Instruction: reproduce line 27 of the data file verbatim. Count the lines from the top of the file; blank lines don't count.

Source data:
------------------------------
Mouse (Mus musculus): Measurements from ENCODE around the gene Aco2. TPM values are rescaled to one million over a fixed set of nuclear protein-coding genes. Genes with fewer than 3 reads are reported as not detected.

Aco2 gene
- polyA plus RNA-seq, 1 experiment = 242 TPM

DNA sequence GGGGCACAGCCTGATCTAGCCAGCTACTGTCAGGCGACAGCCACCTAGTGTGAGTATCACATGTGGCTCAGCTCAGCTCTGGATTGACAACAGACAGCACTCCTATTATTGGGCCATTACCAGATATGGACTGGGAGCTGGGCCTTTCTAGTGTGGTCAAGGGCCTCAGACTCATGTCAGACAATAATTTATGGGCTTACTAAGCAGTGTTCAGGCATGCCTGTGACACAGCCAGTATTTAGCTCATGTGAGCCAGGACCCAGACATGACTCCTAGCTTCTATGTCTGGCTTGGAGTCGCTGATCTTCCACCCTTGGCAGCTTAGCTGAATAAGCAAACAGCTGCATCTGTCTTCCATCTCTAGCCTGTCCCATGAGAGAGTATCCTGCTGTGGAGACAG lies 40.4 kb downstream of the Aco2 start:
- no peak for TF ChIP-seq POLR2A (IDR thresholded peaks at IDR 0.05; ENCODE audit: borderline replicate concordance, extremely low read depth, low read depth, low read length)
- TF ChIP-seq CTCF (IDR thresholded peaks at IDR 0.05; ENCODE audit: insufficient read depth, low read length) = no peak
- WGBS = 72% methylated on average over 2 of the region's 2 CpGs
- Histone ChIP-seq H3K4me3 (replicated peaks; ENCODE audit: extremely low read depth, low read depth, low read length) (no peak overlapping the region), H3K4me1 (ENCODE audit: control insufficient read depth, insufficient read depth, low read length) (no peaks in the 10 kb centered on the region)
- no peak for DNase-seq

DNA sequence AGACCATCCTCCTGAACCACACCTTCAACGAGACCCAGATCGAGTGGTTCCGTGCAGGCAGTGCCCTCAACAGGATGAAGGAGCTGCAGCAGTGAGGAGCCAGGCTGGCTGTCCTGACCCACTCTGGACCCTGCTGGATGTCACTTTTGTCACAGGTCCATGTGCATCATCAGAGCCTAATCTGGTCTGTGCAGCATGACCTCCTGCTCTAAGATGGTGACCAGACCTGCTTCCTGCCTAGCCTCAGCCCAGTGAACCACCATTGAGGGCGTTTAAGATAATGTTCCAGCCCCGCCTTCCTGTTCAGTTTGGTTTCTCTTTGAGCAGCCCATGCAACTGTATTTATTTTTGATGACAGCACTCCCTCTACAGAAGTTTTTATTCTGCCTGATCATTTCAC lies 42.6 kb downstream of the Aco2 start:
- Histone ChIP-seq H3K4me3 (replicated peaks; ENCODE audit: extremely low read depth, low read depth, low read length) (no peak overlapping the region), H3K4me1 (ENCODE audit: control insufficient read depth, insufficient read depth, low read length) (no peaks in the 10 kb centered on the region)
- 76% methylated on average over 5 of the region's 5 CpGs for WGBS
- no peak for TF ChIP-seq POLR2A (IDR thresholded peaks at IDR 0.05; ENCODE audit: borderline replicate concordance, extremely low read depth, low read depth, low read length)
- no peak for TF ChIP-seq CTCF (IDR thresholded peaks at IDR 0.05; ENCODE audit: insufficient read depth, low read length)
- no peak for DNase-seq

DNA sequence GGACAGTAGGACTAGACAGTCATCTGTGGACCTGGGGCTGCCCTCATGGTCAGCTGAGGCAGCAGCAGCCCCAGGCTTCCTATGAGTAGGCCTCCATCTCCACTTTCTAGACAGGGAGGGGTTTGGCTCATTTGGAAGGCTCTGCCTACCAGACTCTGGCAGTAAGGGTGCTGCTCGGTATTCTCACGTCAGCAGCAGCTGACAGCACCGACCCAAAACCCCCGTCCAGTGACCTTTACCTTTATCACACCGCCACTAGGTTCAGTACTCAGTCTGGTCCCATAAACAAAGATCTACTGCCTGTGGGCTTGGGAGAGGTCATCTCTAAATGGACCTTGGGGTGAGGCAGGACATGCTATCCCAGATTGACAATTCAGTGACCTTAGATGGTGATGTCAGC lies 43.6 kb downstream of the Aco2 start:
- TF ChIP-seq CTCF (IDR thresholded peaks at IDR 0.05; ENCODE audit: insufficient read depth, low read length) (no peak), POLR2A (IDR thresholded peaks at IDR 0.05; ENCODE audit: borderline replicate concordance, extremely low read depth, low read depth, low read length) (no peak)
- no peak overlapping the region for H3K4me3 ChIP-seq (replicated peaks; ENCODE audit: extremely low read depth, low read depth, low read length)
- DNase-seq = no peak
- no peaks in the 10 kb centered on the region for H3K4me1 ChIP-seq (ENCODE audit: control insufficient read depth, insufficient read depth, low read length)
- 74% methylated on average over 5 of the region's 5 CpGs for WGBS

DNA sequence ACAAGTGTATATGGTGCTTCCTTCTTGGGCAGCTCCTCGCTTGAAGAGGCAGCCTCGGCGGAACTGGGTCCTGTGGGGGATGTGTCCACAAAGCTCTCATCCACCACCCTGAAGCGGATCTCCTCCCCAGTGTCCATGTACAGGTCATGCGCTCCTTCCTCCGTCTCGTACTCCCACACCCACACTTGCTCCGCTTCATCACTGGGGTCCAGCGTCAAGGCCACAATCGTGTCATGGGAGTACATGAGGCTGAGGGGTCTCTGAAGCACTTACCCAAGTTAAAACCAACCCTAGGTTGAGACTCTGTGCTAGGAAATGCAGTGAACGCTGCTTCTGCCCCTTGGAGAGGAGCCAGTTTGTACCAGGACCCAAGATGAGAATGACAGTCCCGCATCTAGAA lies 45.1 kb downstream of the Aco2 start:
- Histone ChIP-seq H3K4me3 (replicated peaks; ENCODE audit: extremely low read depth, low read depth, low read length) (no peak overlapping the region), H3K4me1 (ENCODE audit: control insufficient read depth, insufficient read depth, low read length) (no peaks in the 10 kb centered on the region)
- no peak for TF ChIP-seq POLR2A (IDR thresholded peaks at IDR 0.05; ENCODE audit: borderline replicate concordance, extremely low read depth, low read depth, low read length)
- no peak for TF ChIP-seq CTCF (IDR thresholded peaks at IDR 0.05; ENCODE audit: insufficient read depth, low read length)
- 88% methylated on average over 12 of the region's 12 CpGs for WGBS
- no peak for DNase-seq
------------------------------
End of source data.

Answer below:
- no peak for DNase-seq